The Superman myth means many things to many people. It is uniquely open to interpretation. While a key element of the Superman story is Superman’s amazing capabilities, he also had certain weaknesses. Such may be the case with Jon Peters, a talented producer in the Superman franchise who is being sued by his ex-wife, Mindy Peters, over what Mindy claims was a gift entitling her to a stake in the Superman profits.
Mindy Peters’ lawsuit claims that, through a written note given to her on Christmas Eve of 2007, Jon Peters transferred 10% of his “take” of Superman 2-3-4. This gift would include the 2013 blockbuster Man of Steel, which grossed approximately $668 million. Jon Peters actually did not work on the Man of Steel film, but was still given a full producing credit on the film which means he was still entitled to a cut of the profits. The cut of those profits that Mindy alleges she is entitled to, exceeds $500,000.
The lawsuit was filed in early April and is still pending as of this writing, so there has not yet been a decision made on how to handle the alleged gift. This case is an important reminder that making a commitment to make a gift, in writing, can have significant consequences. There are many situations where a gift comes into play during a divorce proceeding. In the Peters’ case, there is a written note involved, so attorneys will focus on whether the note indicates donative intent. The wording, signatures and acknowledgements or lack thereof will be scrutinized.
The note read as follows:
“You are my best friend and my partner. Therefore, I want you to have 10% of my take of Superman 2-3-4. I give you all my love. Love JP.”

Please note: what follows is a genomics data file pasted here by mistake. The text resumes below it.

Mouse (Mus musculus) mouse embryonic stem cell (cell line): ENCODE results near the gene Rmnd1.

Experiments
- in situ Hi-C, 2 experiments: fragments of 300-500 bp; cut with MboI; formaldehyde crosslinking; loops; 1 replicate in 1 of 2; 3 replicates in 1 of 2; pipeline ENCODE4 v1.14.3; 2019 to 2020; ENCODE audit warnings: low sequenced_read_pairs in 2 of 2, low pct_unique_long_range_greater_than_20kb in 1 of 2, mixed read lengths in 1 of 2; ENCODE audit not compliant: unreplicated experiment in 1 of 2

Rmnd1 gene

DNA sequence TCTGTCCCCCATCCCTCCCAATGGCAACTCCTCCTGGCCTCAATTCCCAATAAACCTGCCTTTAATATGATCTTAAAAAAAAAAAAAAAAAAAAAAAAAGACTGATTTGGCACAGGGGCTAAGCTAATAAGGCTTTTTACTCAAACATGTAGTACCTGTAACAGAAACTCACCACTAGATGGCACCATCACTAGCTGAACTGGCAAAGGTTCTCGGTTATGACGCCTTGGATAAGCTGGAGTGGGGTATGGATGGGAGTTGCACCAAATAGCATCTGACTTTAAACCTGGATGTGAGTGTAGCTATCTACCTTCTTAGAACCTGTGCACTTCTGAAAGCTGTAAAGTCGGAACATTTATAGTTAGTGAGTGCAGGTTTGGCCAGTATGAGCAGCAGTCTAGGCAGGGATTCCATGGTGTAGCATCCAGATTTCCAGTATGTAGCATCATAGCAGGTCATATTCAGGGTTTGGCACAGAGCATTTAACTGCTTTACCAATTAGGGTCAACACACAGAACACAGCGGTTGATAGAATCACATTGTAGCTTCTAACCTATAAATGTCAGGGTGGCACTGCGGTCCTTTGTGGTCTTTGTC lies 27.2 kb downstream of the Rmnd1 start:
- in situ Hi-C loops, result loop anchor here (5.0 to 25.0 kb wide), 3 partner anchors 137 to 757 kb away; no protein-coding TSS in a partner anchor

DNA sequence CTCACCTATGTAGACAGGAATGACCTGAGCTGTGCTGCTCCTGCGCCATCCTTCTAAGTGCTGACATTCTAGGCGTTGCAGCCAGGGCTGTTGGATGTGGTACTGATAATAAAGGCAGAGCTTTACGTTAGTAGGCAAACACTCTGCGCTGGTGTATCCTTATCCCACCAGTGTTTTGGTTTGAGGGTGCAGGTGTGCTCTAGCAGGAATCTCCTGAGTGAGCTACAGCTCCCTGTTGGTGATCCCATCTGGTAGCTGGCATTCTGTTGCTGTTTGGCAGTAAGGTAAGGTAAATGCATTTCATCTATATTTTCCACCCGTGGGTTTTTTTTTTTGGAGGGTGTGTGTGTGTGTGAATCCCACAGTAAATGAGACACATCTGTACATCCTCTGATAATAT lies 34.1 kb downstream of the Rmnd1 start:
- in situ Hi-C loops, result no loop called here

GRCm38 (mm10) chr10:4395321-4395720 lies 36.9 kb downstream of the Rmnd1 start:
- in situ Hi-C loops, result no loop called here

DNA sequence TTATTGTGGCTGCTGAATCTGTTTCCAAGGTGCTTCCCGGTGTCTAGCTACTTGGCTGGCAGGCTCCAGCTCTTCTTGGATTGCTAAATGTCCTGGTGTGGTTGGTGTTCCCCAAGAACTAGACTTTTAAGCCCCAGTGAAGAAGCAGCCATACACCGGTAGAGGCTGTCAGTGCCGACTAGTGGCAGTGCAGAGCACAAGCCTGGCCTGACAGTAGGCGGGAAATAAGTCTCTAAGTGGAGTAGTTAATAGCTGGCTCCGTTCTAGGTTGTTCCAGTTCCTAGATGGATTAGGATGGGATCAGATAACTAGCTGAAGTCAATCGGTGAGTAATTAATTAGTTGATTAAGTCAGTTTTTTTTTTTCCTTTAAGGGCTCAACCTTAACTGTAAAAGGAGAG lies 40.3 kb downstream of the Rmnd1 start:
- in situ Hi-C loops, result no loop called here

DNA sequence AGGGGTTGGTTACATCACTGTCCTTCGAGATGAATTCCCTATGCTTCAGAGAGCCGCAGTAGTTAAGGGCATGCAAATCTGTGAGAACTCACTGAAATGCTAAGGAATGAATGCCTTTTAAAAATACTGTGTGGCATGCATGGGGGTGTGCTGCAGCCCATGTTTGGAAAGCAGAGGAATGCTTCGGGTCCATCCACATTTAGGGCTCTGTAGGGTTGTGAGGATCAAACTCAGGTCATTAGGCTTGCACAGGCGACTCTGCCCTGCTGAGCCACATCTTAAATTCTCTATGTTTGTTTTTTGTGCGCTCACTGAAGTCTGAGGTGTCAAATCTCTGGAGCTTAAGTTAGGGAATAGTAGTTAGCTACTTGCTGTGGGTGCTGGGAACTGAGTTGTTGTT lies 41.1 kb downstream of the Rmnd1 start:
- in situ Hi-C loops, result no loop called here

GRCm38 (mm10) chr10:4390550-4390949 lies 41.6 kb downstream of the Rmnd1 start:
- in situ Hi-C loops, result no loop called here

Did this note create an enforceable legal obligation? It is hard to know what the court will decide in this particular case. Relevant case law states that when the transfer documents recite a gift, or characterize the consideration as love and affection, donative intent may be found – absent strong evidence to the contrary. Where the relevant documents depict a transfer for consideration, that evidence weighs against finding a gift. However, courts also look at other factors such as the quality of the relationship between the parties and the note itself. Each case presents a unique set of facts.
It is also worth noting that this is not Jon Peters’ first tangle with an ex-wife. Back in 2014, Jon’s ex-wife, Christine Forsyth Peters, claimed a stake in a film that the two were set to co-produce before divorcing. After the couple divorced, the production company began negotiating with Christine to have her exit the film. Christine fought back, arguing that she did much of the initial research and work for the development of the film, and did not want to step aside. As of this writing, it is unclear whether this situation is resolved. A latest update, which has not been verified is that the production company was going to try to have the former couple work together to co-produce.
In New York, marital property is divided by equitable distribution. That means property is divided fairly, but not necessarily equally. The individual circumstances of your case will impact how property is distributed in a divorce In uncontested cases, parties will often be able to negotiate a satisfactory resolution for the impact of gifts and loans made (or claimed to be made) during the marriage. If you have questions about gifts or property division in your case it is best to consult with an experienced family law attorney.